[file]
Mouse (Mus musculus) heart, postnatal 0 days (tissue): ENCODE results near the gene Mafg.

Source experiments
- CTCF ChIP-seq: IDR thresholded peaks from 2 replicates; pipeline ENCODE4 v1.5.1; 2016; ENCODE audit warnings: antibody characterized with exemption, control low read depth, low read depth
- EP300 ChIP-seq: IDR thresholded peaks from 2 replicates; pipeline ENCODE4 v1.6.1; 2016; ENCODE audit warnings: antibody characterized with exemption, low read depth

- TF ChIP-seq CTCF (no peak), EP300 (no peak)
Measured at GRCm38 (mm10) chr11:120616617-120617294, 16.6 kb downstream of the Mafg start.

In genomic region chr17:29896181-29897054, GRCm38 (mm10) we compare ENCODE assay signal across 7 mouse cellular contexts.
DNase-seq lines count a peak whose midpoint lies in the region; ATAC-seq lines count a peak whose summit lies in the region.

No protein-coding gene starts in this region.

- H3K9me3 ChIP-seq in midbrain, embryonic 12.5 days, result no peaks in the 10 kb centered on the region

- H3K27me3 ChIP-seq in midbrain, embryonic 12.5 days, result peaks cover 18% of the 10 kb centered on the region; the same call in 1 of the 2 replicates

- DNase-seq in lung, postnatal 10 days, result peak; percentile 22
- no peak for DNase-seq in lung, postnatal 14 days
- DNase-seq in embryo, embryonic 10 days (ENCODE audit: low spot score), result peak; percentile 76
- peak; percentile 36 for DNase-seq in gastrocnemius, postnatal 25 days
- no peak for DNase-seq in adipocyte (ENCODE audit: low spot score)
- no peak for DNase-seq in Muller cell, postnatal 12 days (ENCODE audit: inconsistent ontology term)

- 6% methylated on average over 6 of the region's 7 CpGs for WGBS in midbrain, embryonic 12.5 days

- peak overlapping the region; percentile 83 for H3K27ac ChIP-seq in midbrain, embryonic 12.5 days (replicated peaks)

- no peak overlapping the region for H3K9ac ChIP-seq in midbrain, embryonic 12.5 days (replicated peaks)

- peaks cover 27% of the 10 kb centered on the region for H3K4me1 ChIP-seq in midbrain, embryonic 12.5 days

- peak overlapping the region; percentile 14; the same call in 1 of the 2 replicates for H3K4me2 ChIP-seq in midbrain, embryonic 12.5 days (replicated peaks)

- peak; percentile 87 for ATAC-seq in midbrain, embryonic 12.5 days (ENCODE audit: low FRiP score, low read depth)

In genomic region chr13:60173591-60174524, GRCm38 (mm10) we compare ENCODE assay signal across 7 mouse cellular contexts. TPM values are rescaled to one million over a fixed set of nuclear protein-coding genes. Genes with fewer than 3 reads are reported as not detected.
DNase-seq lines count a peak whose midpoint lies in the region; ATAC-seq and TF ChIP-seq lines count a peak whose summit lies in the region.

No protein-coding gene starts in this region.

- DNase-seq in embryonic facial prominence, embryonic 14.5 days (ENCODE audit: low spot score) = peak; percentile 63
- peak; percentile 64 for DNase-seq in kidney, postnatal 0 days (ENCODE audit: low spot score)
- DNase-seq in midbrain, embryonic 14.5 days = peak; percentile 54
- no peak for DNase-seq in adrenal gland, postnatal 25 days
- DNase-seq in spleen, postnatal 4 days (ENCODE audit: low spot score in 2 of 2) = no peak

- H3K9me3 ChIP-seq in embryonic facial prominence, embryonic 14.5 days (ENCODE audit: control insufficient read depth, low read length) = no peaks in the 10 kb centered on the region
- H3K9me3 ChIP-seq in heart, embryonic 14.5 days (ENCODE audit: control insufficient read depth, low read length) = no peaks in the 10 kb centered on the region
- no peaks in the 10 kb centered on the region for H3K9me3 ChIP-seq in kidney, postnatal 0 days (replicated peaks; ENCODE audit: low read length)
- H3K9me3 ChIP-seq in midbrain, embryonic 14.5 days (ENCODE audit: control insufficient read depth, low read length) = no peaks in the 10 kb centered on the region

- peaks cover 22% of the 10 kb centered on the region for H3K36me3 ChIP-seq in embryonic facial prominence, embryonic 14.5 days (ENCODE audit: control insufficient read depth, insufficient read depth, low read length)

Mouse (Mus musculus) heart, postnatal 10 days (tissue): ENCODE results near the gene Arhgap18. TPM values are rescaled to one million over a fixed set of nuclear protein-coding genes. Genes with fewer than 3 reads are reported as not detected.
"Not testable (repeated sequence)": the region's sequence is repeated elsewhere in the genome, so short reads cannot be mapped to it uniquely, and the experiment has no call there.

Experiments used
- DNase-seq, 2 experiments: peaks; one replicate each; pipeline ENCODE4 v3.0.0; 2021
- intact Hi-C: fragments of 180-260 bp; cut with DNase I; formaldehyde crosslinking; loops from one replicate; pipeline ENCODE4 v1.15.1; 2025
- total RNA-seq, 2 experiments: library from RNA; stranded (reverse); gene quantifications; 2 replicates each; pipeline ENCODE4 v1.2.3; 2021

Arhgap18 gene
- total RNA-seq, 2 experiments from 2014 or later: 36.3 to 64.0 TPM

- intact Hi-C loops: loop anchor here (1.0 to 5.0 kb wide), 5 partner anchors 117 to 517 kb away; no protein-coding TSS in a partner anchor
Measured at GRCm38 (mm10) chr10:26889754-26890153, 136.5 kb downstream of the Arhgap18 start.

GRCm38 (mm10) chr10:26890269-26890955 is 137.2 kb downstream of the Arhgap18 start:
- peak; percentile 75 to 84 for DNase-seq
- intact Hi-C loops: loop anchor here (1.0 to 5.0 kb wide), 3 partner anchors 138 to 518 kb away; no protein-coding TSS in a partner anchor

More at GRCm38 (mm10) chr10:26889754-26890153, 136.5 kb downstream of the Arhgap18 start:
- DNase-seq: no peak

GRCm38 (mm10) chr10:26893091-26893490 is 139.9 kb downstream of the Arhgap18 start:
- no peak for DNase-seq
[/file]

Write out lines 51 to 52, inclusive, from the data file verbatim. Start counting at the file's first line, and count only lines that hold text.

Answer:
- DNase-seq: no peak

GRCm38 (mm10) chr10:26893091-26893490 is 139.9 kb downstream of the Arhgap18 start: